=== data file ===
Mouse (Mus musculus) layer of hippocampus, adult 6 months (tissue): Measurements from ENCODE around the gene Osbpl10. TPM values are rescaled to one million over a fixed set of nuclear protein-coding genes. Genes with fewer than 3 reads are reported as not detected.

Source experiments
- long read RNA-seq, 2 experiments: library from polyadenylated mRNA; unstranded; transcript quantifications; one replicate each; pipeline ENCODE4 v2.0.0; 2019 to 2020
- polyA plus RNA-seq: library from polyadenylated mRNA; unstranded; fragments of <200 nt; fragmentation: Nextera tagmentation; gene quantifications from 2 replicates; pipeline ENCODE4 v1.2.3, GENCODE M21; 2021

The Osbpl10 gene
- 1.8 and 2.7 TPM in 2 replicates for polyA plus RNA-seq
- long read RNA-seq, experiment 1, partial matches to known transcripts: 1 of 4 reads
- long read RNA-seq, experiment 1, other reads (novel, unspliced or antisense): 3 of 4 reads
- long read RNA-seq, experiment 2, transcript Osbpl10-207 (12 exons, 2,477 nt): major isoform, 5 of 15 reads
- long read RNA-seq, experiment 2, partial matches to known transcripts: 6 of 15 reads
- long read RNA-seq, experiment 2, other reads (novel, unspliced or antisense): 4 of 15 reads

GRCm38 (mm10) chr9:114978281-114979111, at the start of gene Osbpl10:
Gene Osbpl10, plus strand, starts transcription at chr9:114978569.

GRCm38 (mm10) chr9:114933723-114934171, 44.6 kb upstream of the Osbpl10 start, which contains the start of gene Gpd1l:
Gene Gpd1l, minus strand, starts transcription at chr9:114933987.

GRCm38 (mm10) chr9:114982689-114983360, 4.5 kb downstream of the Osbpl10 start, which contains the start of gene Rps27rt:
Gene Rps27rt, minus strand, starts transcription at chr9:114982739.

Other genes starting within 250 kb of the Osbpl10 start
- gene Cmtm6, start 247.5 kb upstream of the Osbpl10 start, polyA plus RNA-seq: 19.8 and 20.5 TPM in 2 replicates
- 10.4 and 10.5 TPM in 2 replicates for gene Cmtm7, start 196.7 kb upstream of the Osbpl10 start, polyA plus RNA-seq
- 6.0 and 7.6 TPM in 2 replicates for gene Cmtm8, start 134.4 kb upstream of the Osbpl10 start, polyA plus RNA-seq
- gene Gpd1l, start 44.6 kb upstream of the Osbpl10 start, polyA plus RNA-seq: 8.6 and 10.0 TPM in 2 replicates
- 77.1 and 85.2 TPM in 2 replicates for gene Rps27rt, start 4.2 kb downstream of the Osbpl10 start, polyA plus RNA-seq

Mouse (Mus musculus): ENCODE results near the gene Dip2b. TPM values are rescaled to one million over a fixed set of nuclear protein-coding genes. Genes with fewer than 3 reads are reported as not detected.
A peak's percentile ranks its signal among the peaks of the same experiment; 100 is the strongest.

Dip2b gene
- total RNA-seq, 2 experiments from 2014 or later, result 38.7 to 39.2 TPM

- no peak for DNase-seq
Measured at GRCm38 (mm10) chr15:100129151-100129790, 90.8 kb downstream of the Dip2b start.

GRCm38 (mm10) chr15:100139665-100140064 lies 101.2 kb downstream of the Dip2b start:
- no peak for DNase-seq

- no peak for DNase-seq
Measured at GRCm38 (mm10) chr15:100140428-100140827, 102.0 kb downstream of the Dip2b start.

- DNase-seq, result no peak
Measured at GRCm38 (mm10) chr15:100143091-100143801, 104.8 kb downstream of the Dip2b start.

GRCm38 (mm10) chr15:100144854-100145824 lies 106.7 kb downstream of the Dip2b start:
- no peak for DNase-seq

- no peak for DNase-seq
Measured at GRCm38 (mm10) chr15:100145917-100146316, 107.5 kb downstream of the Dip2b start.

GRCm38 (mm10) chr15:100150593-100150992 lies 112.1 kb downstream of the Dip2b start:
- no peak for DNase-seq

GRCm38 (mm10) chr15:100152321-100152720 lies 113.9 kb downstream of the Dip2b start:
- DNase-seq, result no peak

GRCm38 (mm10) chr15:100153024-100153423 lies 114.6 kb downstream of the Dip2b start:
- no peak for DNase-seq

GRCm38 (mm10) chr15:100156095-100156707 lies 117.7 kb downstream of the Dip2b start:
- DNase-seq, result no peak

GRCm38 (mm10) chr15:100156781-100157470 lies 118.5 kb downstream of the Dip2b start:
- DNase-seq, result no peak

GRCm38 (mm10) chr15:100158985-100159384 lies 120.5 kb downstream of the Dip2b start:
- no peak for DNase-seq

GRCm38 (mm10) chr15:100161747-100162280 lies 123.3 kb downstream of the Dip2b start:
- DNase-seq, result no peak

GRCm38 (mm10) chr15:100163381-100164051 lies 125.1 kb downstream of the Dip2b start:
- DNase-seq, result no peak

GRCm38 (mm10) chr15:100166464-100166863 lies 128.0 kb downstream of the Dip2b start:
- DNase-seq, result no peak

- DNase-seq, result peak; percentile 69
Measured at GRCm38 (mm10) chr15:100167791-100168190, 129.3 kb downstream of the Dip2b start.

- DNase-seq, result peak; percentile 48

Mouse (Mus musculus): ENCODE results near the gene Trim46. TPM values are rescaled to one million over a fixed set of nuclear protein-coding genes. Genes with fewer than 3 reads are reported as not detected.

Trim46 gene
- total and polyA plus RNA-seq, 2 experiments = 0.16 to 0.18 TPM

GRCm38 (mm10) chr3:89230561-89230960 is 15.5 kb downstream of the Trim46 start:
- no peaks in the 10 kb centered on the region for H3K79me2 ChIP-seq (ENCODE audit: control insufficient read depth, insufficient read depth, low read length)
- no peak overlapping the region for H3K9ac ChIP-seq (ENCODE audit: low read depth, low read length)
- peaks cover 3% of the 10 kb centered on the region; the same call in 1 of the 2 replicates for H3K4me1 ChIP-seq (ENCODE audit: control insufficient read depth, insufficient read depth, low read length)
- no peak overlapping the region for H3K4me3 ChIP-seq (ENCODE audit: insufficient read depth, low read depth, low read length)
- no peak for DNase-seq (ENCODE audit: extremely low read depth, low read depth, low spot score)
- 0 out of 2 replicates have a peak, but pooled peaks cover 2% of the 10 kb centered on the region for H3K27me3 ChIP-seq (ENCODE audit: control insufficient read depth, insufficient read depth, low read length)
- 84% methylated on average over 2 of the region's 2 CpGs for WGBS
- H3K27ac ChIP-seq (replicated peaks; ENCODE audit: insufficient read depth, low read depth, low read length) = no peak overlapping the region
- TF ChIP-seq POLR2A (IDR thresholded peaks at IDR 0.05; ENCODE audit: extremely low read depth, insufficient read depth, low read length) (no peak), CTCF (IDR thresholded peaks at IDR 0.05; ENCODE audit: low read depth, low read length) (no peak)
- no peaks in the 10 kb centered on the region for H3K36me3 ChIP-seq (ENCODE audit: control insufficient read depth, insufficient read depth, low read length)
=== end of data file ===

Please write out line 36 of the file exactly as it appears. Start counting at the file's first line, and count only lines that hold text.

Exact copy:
GRCm38 (mm10) chr15:100144854-100145824 lies 106.7 kb downstream of the Dip2b start: